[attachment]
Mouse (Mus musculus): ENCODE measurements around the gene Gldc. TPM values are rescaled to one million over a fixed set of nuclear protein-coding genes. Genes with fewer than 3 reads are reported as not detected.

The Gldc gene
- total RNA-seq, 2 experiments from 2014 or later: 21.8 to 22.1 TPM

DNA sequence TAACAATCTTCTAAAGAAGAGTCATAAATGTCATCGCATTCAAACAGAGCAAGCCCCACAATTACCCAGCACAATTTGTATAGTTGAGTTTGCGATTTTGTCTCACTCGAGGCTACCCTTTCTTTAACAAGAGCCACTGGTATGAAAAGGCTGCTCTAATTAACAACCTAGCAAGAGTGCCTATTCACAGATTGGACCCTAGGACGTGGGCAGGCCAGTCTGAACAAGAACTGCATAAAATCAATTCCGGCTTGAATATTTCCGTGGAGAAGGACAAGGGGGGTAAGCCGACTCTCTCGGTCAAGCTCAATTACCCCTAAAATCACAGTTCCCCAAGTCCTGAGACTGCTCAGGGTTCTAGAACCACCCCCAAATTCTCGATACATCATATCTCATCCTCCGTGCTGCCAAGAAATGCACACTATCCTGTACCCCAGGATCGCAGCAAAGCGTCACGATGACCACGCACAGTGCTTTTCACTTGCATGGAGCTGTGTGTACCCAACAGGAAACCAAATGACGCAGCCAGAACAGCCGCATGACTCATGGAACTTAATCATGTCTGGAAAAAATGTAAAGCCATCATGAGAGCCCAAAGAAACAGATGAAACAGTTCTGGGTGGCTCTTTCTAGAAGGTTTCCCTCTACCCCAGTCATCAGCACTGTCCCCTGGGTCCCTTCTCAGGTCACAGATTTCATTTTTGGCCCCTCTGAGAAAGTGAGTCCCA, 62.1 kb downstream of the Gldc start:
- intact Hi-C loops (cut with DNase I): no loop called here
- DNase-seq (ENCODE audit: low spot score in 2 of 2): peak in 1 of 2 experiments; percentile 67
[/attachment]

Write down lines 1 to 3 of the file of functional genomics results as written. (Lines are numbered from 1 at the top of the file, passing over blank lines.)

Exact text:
Mouse (Mus musculus): ENCODE measurements around the gene Gldc. TPM values are rescaled to one million over a fixed set of nuclear protein-coding genes. Genes with fewer than 3 reads are reported as not detected.

The Gldc gene
- total RNA-seq, 2 experiments from 2014 or later: 21.8 to 22.1 TPM